job 41, an epilogue, epithumia

12 Feb
a leviathan

“I will not fail to speak of Leviathan’s limbs, (12) NIV

and…

Lay thine hand upon him, remember the battle, do no more.’(8) KJV

After a catalogue of His, the Lord God’s creations, ( both great and small ) Job is given, handed, the Leviathan, a sea monster to consider.

A most fearsome creature – Job is to see and touch; to hear and to imagine anew.

An entire chapter (41) is devoted to this Leviathan, this monster and its limbs. Why?

Because we all, have monsters who have scared us. And we, in our fears, in our suffering, treat, recreate these monsters as sacred relics, as idols that we worship in both fear and love.

We epithumia – over love – over fear – by our natures. https://www.blogos.org/exploringtheword/GG-epithumia-desire.php

I have ‘over loved’ the concept, the desire, of being seen, loved, heard and touched.

Job hears of all his monster’s limbs. This Leviathan is now his. His worst imaginings have shape and form. It is his and he also belongs to this Leviathan.

I belong to my desire. And it couldn’t be stated better for me than in Proverbs 19: 22,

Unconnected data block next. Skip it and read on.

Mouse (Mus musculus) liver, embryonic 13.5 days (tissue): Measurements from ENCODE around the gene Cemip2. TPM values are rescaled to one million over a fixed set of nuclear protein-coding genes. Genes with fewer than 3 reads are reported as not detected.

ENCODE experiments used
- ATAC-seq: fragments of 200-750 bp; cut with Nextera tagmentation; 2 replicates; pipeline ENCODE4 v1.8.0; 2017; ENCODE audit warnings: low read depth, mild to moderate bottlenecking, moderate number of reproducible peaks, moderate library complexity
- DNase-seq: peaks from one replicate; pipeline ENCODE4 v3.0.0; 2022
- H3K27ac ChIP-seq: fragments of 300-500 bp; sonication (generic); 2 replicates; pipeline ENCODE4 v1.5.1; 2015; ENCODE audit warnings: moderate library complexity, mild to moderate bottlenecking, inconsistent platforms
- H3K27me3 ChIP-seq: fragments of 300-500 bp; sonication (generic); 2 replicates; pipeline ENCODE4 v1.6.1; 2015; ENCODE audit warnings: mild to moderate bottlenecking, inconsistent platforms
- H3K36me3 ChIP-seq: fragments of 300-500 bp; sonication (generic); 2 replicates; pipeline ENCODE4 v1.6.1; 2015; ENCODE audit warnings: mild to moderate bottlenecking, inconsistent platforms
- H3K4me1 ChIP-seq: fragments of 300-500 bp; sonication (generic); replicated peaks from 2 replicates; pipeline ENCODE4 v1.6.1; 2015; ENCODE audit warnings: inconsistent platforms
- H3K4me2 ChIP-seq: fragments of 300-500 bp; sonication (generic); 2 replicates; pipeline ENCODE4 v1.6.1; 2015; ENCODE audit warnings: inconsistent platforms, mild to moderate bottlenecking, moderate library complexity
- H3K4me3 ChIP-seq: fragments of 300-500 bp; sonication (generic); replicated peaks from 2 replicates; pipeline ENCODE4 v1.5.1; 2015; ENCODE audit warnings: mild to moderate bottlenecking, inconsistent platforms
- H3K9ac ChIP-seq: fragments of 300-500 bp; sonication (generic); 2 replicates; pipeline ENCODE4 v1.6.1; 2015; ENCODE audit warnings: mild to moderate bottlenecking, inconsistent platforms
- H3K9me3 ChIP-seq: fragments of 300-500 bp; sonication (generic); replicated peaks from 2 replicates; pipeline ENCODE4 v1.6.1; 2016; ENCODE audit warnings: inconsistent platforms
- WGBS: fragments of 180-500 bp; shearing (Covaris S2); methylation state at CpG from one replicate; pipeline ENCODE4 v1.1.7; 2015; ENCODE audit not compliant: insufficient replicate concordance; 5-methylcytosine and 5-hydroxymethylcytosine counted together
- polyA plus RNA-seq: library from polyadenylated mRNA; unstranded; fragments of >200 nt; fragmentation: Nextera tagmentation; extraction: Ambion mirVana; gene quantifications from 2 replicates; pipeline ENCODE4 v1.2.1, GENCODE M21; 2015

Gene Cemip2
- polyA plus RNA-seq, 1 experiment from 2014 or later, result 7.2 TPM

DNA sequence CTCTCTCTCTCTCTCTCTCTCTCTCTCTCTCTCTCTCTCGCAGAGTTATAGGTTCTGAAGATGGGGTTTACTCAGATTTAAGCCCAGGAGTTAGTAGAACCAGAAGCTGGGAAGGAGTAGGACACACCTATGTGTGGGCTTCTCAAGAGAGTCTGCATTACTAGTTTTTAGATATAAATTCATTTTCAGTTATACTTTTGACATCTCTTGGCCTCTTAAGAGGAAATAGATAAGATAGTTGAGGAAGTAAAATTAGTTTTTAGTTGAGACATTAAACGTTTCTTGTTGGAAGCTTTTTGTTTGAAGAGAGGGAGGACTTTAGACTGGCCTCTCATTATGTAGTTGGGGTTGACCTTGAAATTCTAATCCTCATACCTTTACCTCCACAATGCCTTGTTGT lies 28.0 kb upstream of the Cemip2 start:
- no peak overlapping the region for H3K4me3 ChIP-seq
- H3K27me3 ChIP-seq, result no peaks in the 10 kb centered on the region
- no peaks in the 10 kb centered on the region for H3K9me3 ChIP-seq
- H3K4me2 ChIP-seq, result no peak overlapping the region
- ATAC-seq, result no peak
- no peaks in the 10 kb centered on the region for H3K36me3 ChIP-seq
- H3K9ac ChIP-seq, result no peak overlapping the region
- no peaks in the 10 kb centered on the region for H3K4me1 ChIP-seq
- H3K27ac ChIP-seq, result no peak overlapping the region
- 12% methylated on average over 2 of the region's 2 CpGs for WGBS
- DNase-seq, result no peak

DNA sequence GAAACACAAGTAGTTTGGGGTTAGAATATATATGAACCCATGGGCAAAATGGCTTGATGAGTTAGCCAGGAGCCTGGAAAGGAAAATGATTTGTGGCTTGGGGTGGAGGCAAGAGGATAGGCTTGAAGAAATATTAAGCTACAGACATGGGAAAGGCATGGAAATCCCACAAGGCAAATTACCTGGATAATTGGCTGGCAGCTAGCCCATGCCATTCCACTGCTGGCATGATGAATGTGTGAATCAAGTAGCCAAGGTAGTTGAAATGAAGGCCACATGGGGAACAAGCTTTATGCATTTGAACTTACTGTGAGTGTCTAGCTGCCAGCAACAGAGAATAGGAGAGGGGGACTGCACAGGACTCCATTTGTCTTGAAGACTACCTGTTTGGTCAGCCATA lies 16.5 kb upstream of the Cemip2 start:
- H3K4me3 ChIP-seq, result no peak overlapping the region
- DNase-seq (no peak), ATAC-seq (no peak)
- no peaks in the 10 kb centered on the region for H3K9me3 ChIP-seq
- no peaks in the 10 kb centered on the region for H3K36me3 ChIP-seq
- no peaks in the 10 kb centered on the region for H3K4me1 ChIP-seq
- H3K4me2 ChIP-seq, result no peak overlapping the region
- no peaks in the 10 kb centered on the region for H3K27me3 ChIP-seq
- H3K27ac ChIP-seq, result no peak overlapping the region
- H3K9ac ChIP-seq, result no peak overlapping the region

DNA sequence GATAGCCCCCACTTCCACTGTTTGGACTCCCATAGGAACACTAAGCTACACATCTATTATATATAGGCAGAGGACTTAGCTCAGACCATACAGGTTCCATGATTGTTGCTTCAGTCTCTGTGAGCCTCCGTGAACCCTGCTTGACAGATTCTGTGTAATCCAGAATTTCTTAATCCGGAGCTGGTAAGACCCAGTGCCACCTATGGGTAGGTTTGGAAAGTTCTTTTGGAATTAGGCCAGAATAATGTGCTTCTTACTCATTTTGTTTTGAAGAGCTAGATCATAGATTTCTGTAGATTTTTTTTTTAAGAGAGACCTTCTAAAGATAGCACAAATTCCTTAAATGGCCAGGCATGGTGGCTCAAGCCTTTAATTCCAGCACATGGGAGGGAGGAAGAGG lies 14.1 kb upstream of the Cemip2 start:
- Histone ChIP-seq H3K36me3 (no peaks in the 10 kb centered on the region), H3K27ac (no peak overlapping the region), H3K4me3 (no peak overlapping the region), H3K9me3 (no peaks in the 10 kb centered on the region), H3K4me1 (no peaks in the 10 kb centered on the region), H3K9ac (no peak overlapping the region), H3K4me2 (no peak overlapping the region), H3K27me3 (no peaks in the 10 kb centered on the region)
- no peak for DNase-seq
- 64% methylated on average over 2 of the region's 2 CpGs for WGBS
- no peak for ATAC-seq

“What a person desires is unfailing love”

Betrayed by parents, wife, church, friends, my own body, I so desire love, an unfailing love. My desire is epithumia; a desire that could my a wonder, but also can – and has been – a white whale, a Moby Dick.

How can Job, and I, deal with Leviathans? Verse 8 tells us to reach our hand out, to touch him. By doing so I identify my fear, know it, face it. Then, I must remember my past battles with my monster.

I don’t have to live in the past; but I must be able to remember how they felt. How they still, at times, feel. But I ‘do no more.’

They are there, a memory, but no longer an essential part of me, an all controlling desire. An epithumia. It is …

There, there, but not my heart, my mind, my life.

Job was becoming his suffering. But the Lord God speaks to him about the Leviathan last of all creation. He speaks so Job can heal. In Job’s last and only words to the Lord, he heals by saying,

“I know that you can do all things; no purpose of yours can be thwarted.

You asked, ‘Who is this that obscures my plans without knowledge?’

    Surely I spoke of things I did not understand,

    things too wonderful for me to know.

“You said, ‘Listen now, and I will speak; I will question you, and you shall answer me.’

My ears had heard of you but now my eyes have seen you.

Therefore I despise myself and repent in dust and ashes.”

Job has seen and heard beyond his desire: he sees God, not the Leviathan. Not himself.

The blind, see; the deaf, hear.

And I have to do no more than see Jesus.

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